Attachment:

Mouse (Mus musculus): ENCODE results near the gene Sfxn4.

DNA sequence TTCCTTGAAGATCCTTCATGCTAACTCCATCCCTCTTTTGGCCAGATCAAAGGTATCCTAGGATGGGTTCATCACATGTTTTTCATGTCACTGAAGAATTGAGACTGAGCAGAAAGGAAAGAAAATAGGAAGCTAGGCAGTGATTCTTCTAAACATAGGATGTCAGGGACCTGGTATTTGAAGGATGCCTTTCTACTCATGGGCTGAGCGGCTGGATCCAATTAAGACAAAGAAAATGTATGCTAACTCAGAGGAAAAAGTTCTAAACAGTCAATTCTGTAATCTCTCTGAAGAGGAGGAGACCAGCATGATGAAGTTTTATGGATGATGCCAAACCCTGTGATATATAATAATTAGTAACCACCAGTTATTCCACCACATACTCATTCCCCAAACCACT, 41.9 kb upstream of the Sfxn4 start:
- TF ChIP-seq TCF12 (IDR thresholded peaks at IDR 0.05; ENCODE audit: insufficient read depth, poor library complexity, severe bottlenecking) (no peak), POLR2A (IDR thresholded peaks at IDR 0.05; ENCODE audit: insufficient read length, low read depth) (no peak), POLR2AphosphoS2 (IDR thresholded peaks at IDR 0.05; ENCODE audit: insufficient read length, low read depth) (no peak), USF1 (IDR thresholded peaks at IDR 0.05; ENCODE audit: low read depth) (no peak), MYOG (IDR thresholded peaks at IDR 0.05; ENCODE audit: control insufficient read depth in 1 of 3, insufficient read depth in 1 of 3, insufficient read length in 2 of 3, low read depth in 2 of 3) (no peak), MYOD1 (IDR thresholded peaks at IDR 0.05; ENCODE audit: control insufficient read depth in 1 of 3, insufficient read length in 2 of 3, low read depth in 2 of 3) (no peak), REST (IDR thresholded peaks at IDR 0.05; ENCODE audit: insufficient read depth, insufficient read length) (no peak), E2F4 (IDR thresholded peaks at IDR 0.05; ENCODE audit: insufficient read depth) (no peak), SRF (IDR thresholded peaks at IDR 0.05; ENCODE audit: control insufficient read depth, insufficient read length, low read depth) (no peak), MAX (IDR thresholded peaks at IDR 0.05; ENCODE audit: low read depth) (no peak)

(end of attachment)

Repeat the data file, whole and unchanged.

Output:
Mouse (Mus musculus): ENCODE results near the gene Sfxn4.

DNA sequence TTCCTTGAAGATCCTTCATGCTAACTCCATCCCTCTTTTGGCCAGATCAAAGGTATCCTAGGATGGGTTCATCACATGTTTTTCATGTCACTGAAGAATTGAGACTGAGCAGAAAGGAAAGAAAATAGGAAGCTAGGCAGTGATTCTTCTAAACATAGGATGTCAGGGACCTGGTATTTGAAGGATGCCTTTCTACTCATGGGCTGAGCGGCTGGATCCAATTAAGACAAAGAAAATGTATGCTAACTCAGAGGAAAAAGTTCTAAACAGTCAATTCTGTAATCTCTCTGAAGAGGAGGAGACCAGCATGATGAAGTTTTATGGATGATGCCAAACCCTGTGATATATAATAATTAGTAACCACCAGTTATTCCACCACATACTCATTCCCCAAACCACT, 41.9 kb upstream of the Sfxn4 start:
- TF ChIP-seq TCF12 (IDR thresholded peaks at IDR 0.05; ENCODE audit: insufficient read depth, poor library complexity, severe bottlenecking) (no peak), POLR2A (IDR thresholded peaks at IDR 0.05; ENCODE audit: insufficient read length, low read depth) (no peak), POLR2AphosphoS2 (IDR thresholded peaks at IDR 0.05; ENCODE audit: insufficient read length, low read depth) (no peak), USF1 (IDR thresholded peaks at IDR 0.05; ENCODE audit: low read depth) (no peak), MYOG (IDR thresholded peaks at IDR 0.05; ENCODE audit: control insufficient read depth in 1 of 3, insufficient read depth in 1 of 3, insufficient read length in 2 of 3, low read depth in 2 of 3) (no peak), MYOD1 (IDR thresholded peaks at IDR 0.05; ENCODE audit: control insufficient read depth in 1 of 3, insufficient read length in 2 of 3, low read depth in 2 of 3) (no peak), REST (IDR thresholded peaks at IDR 0.05; ENCODE audit: insufficient read depth, insufficient read length) (no peak), E2F4 (IDR thresholded peaks at IDR 0.05; ENCODE audit: insufficient read depth) (no peak), SRF (IDR thresholded peaks at IDR 0.05; ENCODE audit: control insufficient read depth, insufficient read length, low read depth) (no peak), MAX (IDR thresholded peaks at IDR 0.05; ENCODE audit: low read depth) (no peak)